- Economic- the appraisal here tries to see that what is proposed is good from the view point of the national economic development interest when all project effects (positive and negative are taken into account and check whether all are correctly valued.
- Managerial- this aspect of the appraisal examines whether the capacity exists for operating the project and the people who were assigned responsibilities can operate it satisfactorily or not. Moreover, it tries to see whether the responsible persons are given sufficient power and scope to do what is required.
- Organizational- this appraisal examines the project if it is organized internally and externally into units, contract policy institution, etc., to allow the proposals to be carried out properly and to allow for change as the project develops.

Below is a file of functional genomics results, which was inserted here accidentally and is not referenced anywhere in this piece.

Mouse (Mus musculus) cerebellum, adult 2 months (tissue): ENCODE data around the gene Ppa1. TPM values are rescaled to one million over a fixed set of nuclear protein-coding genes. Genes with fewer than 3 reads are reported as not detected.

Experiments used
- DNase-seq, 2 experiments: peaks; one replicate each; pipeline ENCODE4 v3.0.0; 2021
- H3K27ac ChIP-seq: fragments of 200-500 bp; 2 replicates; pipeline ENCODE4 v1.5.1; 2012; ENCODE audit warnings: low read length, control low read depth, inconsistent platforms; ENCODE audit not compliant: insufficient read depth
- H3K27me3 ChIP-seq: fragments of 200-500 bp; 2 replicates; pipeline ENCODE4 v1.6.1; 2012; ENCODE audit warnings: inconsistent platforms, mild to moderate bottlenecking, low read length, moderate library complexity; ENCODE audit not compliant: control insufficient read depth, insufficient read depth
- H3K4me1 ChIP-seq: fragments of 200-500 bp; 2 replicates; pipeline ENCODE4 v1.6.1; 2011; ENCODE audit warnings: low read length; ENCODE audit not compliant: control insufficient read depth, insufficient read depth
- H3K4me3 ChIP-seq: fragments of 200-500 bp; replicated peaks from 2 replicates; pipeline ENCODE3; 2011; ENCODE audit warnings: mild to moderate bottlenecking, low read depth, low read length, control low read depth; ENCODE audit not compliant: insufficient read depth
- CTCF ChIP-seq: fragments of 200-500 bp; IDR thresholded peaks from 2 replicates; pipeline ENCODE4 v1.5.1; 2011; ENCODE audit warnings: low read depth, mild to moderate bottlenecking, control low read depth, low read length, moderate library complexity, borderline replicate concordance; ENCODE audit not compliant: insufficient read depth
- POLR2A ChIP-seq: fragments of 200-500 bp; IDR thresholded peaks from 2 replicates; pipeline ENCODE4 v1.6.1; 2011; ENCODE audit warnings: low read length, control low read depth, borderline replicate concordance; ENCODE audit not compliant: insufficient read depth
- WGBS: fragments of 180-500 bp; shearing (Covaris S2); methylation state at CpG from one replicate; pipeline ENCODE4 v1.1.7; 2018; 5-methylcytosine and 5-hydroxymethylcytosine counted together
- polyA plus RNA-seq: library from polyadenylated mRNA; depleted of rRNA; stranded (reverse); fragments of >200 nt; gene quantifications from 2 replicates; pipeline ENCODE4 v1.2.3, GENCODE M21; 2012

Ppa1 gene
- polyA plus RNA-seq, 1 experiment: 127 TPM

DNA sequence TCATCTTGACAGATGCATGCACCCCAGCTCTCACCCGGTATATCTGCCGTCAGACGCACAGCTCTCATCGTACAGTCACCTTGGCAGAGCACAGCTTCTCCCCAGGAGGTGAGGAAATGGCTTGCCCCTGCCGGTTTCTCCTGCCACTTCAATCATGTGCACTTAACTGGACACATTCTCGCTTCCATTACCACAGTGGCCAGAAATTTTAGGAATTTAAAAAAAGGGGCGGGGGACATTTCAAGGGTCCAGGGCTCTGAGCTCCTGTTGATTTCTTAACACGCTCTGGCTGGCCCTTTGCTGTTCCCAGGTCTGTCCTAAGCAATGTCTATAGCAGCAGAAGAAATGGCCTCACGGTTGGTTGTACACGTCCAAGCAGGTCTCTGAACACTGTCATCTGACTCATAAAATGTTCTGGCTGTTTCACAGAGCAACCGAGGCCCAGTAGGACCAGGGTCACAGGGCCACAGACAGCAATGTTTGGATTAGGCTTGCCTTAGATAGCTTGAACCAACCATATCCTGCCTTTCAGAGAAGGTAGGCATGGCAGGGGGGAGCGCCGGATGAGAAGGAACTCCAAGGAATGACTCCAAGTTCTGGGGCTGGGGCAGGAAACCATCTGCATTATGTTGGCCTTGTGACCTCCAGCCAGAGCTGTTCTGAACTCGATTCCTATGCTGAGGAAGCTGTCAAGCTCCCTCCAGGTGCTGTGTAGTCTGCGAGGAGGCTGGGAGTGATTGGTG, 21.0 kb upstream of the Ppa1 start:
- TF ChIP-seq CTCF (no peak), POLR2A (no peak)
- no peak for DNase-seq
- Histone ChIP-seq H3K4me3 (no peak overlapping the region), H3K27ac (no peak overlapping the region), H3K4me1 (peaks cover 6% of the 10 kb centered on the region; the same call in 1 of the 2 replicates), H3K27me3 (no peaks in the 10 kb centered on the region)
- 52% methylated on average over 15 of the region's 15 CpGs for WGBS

The above issues are the subjects of specialized appraisal report. On the basis of this report, financial decisions are made- whether to go ahead with the project or not. In practice, there can be quite a sequence of project selection decisions. Following appraisal, some projects may be discarded. If the project involves loan finance, the lender will almost certainly wish to carry out his own appraisal before completing negotiations with the borrower. Comments made at the appraisal stage frequently give rise to alterations in the project plan.
4. Implementation Phase:
The clear objective of any effort in project planning and analysis is to have a project that can be implemented to the benefit of the society. Thus implementation is perhaps the most important part of the project cycle. In this stage, funds are actually disbursed to get the project started and keep running. A major priority during this stage is to ensure that the project is carried out in the way and within the period that was planned. Problems frequently occur when the economic and financial environment at implementation differs from the situation expected during appraisal.